chapter  4
Novel Cosmopolitan Writing: On the Genus and the Genre of Mankind (in Kant and Wieland)
ByROBERT STOCKHAMMER
Pages 15

Instead of summarizing the ongoing lively debate on cosmopolitanism, I will start by quoting and commenting on a single sentence, admittedly a complicated one, from Immanuel Kant’s seminal text Zum ewigen Frieden (Perpetual Peace), first published in 1795.1 This sentence forms the concluding paragraph of the commentary to the “third [and last] definitive article

for a perpetual peace” (which is followed only by two supplements and two appendixes) and runs as follows:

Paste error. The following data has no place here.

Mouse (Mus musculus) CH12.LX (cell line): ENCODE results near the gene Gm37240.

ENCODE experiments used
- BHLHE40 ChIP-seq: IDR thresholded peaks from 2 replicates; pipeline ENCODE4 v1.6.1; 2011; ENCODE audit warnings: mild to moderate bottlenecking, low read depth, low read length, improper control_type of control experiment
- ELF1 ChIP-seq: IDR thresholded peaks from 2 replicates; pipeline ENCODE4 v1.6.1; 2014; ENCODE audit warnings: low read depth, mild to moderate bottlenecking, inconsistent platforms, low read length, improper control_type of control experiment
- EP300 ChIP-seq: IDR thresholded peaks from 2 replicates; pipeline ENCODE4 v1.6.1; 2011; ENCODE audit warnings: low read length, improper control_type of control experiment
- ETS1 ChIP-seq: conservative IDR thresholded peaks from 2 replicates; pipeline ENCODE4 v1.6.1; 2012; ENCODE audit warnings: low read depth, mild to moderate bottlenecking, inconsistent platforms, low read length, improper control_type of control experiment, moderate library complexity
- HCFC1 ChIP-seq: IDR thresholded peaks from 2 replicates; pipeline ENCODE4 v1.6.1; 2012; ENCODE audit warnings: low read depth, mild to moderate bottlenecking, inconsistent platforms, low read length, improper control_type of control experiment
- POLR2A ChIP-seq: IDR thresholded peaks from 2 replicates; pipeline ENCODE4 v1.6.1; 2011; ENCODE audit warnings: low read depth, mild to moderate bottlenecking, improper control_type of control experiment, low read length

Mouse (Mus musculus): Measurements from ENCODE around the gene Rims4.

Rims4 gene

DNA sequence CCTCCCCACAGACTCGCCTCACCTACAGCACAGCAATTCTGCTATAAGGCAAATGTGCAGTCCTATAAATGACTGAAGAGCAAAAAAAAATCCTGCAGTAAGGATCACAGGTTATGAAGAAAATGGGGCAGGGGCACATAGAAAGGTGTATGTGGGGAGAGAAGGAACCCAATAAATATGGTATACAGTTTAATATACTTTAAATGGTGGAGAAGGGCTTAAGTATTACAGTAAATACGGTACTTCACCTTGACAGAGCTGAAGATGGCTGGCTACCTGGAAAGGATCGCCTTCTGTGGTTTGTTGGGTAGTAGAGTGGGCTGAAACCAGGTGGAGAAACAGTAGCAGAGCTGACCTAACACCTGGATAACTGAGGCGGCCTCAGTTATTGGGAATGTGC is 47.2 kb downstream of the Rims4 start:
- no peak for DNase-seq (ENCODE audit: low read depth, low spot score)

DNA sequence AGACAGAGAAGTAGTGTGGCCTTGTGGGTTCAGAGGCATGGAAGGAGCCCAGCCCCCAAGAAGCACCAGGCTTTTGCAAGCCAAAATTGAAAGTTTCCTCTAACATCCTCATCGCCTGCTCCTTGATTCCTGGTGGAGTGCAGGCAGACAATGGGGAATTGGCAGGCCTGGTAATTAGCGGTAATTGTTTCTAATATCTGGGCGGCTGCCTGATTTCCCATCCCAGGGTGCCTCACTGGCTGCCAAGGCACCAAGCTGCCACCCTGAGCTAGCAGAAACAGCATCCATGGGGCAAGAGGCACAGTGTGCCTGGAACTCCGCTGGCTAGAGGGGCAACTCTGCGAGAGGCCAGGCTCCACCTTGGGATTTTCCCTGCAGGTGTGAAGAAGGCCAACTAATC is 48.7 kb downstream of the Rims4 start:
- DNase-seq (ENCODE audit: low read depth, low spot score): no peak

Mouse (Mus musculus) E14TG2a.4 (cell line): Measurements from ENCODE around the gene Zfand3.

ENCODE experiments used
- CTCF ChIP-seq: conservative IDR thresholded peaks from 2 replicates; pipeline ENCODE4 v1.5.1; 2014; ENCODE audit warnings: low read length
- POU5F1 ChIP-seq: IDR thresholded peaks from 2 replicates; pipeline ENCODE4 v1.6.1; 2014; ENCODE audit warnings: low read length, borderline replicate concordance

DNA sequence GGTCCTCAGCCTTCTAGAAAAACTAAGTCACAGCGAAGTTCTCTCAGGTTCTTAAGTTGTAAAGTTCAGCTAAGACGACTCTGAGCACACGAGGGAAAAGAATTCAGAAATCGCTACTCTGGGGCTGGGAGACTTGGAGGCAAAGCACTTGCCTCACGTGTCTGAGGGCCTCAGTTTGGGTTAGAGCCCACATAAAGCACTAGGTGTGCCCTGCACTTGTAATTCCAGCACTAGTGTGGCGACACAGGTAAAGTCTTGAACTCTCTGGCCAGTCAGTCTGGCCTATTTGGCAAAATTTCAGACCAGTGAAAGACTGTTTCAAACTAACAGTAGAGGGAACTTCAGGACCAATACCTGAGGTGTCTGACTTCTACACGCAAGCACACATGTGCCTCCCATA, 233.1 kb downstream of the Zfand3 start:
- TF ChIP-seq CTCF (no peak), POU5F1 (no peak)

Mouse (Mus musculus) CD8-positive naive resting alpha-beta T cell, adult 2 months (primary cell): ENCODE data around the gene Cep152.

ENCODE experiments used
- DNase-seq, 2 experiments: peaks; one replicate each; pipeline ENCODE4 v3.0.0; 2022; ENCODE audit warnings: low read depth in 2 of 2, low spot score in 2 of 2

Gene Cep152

Since it has now come so far with the constantly increasing (narrower or wider) community of the peoples of the earth that a violation of rights in one place of the earth is felt in all places: so the idea of a law of world citizenship [world citizen right] is no phantastic and overstrung notion of the right, but a necessary supplement to the unwritten code of both civil and inter-national law [right of peoples] for the public human rights in general, and hence for perpetual peace which to continually approaching one can flatter oneself only under this condition.2